How to avoid gendered language

The legal profession is making progress on improving gender balance and representation at all levels, but there is still some way to go. Women now make up the majority of all solicitors on the roll, but in 2017 accounted for only 33% of partners, dropping to just 20% at the top 50 firms. There are many things that individuals, firms and the profession can do to improve this, and one of these is a careful use of language. 

Jenni tellyn

Jenni Tellyn

Hector denfield

Hector Denfield

No one needs to convince a solicitor of the power of language. We have all read judgments which turn on the parties’ choice of words and their tone and implication. Reading between the lines is as much a part of interpretation as reading the lines themselves.

This article looks at one particular form of language, namely 'gendered language'; what it is, why it should be avoided, and practical steps you and your firm can take to join the revolution.

What is gendered language?

When writing a letter to a company it has historically been traditional to use the salutation 'Dear Sirs', regardless of the gender composition of the company in question. Dear Sirs is a particular example of gendered language. Other examples include using male pronouns in a contract, for example 'The Expert may determine any matter referred to him', and using male nouns such as 'chairman'.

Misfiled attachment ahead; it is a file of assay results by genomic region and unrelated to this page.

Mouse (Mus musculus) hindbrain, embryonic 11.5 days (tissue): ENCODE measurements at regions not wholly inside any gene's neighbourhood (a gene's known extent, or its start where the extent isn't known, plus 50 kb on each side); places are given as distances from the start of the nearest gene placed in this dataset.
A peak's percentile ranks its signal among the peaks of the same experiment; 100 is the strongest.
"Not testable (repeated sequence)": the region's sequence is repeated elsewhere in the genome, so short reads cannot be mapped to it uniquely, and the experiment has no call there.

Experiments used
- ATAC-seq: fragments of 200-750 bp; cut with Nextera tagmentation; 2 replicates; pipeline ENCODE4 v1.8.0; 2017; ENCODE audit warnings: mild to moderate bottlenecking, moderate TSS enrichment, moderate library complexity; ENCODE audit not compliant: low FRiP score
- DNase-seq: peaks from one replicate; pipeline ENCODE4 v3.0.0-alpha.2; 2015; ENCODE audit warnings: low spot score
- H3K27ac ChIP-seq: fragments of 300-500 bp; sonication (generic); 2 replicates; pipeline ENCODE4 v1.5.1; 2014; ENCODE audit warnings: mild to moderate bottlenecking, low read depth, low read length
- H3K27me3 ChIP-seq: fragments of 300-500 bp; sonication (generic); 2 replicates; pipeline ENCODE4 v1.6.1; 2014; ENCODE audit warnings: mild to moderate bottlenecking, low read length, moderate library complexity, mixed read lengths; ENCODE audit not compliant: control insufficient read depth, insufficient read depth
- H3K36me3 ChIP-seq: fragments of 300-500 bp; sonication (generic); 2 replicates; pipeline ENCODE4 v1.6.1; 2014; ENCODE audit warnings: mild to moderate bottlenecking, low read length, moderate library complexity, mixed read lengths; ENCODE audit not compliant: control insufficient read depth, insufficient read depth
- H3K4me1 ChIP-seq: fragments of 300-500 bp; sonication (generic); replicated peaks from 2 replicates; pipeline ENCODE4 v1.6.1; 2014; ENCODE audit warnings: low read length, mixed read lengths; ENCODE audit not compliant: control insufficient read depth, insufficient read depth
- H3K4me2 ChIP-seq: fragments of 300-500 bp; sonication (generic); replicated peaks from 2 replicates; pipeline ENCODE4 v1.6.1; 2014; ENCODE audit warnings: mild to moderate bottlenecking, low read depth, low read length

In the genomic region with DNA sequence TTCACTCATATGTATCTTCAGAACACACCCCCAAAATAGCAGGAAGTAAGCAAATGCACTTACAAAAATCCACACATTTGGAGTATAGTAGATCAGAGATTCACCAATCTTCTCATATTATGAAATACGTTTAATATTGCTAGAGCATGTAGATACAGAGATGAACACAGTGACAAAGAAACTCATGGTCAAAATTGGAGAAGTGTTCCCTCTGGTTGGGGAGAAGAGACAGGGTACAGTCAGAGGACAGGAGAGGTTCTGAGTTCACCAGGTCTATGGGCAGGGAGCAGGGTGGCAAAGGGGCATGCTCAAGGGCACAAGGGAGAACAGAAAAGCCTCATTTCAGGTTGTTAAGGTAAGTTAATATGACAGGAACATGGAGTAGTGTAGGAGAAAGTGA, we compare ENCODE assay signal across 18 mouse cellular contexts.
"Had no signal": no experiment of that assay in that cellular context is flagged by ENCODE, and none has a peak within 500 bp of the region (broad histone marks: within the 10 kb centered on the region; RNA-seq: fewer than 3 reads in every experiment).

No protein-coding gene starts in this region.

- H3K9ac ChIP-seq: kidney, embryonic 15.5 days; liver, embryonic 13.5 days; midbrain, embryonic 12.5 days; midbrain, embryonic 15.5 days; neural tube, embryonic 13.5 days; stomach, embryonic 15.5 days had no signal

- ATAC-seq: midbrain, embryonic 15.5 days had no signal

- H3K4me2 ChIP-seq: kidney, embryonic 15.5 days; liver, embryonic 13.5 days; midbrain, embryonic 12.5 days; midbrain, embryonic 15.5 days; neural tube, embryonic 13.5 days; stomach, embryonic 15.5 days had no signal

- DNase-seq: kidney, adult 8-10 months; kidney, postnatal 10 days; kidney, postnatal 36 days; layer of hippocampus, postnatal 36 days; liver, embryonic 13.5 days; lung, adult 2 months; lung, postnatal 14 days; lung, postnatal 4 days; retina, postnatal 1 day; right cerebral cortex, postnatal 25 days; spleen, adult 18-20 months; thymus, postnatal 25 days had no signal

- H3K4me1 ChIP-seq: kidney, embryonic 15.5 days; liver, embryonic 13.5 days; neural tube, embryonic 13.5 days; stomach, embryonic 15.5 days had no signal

Gendered language can be found in all legal drafting. Today, this may not always be a conscious choice on the part of the writer, but a hangover from a time when men were the only ones allowed to participate in the business world, when 'Dear Sirs', 'chairman' and references to male shareholders were accurate. Nowadays gendered language has not only become factually inaccurate due to a much more diverse business environment, it is also increasingly considered discriminatory and exclusive.

Why should gendered language be avoided?